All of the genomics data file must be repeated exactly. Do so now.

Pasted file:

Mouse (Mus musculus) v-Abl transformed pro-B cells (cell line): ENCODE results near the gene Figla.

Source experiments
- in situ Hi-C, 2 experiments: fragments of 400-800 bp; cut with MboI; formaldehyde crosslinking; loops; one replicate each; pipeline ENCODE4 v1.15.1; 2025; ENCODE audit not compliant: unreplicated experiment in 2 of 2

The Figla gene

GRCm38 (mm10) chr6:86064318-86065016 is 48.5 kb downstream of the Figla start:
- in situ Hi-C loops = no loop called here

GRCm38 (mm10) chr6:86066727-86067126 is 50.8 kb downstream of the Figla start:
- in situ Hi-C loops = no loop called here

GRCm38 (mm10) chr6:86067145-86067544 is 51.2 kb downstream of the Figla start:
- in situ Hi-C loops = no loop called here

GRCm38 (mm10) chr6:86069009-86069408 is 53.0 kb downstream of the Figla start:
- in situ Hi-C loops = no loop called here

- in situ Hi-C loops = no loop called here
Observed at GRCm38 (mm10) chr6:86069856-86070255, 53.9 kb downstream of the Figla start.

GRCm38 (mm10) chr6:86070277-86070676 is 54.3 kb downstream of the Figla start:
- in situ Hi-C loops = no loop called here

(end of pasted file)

Mouse (Mus musculus) v-Abl transformed pro-B cells (cell line): ENCODE results near the gene Figla.

Source experiments
- in situ Hi-C, 2 experiments: fragments of 400-800 bp; cut with MboI; formaldehyde crosslinking; loops; one replicate each; pipeline ENCODE4 v1.15.1; 2025; ENCODE audit not compliant: unreplicated experiment in 2 of 2

The Figla gene

GRCm38 (mm10) chr6:86064318-86065016 is 48.5 kb downstream of the Figla start:
- in situ Hi-C loops = no loop called here

GRCm38 (mm10) chr6:86066727-86067126 is 50.8 kb downstream of the Figla start:
- in situ Hi-C loops = no loop called here

GRCm38 (mm10) chr6:86067145-86067544 is 51.2 kb downstream of the Figla start:
- in situ Hi-C loops = no loop called here

GRCm38 (mm10) chr6:86069009-86069408 is 53.0 kb downstream of the Figla start:
- in situ Hi-C loops = no loop called here

- in situ Hi-C loops = no loop called here
Observed at GRCm38 (mm10) chr6:86069856-86070255, 53.9 kb downstream of the Figla start.

GRCm38 (mm10) chr6:86070277-86070676 is 54.3 kb downstream of the Figla start:
- in situ Hi-C loops = no loop called here